Several studies have reported an association between the metabolic syndrome and low levels of depression but not with common covariates of depression such as anxiety (e.g., Skilton et al, 2007; Vogelzangs et al, 2007b; Takeuchi et al, 2009; Hildrum et al, 2009). This apparent specificity may point away from an important comorbidity with major depression and towards something only modestly correlated with it. If covariates explain the association between depression and the metabolic syndrome then variation in the presence or prevalence of these covariates may account for inter study differences. In the largest population based study conducted to date the authors reported a very weak association between depression and the metabolic syndrome that was entirely confounded, mainly by physical activity and education (Hildrum et al, 2009). It is therefore important to identify which factors reliably account for an association between depression and the metabolic syndrome because these factors may play an important role in linking behavioral and physical health outcomes, and, if evidence for a causality is demonstrated, they may be a better target for intervention directed at the metabolic syndrome than depression (cf. Goldbacher et al, 2009; Dunbar et al, 2008).

There may be heterogeneity within the metabolic syndrome and associated variation in outcome (Kahn, 2007). The syndrome requires at least three criteria to be present but studies do not typically report the pattern of criteria observed within their samples and many studies, including our own, use slightly modified criteria. Investigating associations with individual criteria of the syndrome only partly addresses the issue if it is the clustering of risk factors that is important. We did, however, find a weak association between low HDL cholesterol and a history of major depression, consistent with some (e.g., Dunbar et al, 2008; Vanhala et al, 2009; Maes et al, 1997) but not all (Brunner et al, 2002) previous studies.

Understanding the relationship between depression and risk for the metabolic syndrome is important because a history of depression predicts future risk for heart disease. Variables reported to mediate the observed association between depression and the metabolic syndrome include socio-economic and lifestyle variables but these do not explain the observed association in all samples. There may be both direct and indirect pathways between depression and the metabolic syndrome (Igna et al, 2008); HDL, indices of socio-economic status and lifestyle factors may all be important.

Despite calls for interventions directed at depression to reduce the onset of the metabolic syndrome there are important failures to replicate in large samples, no consensus regarding the threshold at which depression may pose a significant risk and, currently, no consensus regarding confounders that explain inter study differences. The absence of any dosage effect of depression on the associated risk for the metabolic syndrome in other unselected samples does not support a direct causal relationship. The call for intervention studies on the basis of the currently published evidence base is unwarranted.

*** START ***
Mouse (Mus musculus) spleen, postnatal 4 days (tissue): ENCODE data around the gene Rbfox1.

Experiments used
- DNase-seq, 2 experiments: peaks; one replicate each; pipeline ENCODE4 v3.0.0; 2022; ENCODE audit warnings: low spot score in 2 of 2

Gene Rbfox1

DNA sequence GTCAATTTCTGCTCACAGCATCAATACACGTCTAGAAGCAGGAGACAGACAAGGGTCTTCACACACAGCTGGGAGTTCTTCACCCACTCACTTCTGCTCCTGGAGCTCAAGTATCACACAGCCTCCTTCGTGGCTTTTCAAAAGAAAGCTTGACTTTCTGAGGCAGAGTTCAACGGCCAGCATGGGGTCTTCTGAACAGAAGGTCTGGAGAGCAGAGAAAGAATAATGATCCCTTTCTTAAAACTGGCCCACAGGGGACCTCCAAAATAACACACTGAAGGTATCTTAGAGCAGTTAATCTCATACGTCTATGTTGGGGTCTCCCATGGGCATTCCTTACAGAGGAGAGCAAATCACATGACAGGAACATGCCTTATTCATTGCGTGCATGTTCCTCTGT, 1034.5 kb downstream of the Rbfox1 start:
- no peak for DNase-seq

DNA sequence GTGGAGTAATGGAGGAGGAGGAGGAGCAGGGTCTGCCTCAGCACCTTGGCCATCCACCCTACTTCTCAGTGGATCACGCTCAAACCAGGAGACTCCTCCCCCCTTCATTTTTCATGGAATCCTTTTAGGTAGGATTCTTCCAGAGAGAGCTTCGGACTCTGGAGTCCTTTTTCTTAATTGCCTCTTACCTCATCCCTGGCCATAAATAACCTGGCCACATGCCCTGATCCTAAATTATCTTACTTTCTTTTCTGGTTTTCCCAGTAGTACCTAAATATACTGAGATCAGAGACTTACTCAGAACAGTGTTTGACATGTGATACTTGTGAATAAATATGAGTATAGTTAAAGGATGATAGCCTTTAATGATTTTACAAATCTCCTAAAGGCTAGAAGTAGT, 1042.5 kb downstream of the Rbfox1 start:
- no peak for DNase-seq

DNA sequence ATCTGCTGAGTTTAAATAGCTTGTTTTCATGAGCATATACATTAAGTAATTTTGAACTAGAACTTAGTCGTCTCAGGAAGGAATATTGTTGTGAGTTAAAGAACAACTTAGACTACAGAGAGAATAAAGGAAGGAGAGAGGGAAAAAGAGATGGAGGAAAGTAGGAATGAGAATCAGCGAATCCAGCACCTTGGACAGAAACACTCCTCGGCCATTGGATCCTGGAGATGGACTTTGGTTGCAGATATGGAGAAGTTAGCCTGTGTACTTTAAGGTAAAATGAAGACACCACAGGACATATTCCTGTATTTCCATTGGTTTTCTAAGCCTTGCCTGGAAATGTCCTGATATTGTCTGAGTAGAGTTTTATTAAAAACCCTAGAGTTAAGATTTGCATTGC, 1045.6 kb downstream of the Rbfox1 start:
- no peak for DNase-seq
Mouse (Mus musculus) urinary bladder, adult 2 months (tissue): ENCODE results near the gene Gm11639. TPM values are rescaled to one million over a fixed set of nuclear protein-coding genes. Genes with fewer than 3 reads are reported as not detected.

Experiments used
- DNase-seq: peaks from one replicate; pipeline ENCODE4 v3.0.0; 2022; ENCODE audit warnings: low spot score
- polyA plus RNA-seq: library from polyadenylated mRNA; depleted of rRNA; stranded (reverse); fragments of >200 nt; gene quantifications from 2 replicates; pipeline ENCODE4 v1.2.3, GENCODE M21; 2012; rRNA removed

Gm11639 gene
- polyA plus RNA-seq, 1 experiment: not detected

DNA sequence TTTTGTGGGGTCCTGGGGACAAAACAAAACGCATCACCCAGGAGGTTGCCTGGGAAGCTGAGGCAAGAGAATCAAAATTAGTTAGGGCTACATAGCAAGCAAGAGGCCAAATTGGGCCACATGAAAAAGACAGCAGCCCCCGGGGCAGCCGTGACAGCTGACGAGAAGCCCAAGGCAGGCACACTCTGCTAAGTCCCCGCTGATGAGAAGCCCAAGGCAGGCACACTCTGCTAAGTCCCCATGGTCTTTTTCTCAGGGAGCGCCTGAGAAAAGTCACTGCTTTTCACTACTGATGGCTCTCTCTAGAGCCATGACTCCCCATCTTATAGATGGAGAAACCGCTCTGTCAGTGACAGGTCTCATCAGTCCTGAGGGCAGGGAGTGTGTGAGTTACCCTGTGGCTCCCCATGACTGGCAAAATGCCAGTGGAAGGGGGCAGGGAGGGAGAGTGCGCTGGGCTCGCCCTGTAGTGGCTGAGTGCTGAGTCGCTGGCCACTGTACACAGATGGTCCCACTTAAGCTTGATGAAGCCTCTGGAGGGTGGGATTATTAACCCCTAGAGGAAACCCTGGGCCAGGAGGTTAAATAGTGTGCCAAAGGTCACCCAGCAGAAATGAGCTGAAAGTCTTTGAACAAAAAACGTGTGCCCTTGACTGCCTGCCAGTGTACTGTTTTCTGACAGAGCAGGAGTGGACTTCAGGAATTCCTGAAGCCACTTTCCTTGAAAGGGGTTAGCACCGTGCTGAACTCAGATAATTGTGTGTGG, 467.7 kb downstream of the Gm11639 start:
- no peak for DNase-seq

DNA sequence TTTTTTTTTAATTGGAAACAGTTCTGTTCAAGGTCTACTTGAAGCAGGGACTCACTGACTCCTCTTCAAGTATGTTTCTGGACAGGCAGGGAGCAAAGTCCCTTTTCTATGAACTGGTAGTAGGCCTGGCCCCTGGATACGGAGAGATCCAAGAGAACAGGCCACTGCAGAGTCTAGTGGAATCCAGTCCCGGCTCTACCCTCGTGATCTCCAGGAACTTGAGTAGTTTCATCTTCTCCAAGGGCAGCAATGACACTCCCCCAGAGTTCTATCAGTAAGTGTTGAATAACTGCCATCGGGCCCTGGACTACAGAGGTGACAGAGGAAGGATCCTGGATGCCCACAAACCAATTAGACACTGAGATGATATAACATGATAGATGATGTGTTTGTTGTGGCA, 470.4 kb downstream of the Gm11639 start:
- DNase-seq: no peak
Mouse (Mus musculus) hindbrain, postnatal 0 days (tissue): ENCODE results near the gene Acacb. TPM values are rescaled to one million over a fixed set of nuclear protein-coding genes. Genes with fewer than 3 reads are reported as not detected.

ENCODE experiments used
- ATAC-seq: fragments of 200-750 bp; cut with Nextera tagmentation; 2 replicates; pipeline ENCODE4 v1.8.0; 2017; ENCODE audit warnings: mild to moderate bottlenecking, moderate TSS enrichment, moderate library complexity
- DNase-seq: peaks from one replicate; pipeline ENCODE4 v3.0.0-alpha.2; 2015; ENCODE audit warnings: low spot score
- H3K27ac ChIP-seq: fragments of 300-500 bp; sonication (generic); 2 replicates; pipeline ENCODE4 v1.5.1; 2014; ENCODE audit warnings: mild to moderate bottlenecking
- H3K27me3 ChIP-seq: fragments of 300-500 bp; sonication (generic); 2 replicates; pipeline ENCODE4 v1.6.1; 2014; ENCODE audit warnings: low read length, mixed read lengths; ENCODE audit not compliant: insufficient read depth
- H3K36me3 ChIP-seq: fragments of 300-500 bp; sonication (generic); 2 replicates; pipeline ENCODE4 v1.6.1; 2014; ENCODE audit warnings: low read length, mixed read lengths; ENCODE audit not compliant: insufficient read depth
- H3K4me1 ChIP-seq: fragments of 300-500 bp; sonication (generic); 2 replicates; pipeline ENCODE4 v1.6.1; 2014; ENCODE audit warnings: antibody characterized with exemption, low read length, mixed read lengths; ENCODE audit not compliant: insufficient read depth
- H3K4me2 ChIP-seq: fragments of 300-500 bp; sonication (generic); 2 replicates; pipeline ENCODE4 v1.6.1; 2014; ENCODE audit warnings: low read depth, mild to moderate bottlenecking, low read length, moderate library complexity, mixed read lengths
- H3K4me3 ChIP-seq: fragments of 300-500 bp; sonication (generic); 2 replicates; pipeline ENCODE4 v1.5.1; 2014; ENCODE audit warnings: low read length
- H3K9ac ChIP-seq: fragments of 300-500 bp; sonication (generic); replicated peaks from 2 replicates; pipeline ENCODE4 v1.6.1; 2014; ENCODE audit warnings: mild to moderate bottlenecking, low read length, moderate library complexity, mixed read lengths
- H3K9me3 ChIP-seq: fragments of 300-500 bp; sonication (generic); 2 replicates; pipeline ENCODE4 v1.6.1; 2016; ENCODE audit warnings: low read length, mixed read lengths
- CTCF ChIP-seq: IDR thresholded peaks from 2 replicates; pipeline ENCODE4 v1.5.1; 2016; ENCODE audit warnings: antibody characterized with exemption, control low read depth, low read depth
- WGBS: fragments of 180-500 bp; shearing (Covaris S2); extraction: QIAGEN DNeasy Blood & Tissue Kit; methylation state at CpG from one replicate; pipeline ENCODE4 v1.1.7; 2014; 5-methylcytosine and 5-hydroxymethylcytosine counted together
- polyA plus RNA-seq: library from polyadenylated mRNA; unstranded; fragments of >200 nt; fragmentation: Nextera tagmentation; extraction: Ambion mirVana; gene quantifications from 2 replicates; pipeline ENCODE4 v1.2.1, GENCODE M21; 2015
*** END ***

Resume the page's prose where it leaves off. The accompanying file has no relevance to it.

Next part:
Limitations

There are several limitations of the current study that should be considered when interpreting the findings presented here. First, the assessment of a lifetime history of major depression was always conducted before the assessment of the metabolic syndrome but the time between assessments was no more than 3 years. In some cases, therefore, the time between an episode of major depression and the assessment of the metabolic syndrome was less than 3 years. Second, the criteria used to define the metabolic syndrome vary slightly from those recommended by the NCEP ATP-III (2001). Third, participants in this study had a lower prevalence of the metabolic syndrome than the wider Australian community (Cameron et al, 2008), consistent with a bias towards participation by physically healthier subjects. The prevalence of a lifetime history of major depression in this sample is, however, consistent with estimates from other community based samples, at around 20%, and if there had been an important association with the metabolic syndrome we should have observed it in this sample.

Acknowledgments

American National Institute of Health grants have supported this work, including grants to Drs Andrew Heath (AA07535, AA13320), Nick Martin (AA13326), and John Whitfield (AA014041). Dr Katherine Morley is supported by a Public Health Fellowship from the Australian National Health and Medical Research Council (520452). Dr Debra Foley is supported by the Colonial Foundation (Australia) and the Heart Foundation (Australia) (G09M4402). We also acknowledge the Australian Twin Registry for ascertainment of twin subjects. The Australian Twin Registry is supported by enabling grant 628911 from the Australian National Health and Medical Research Council and administered by The University of Melbourne.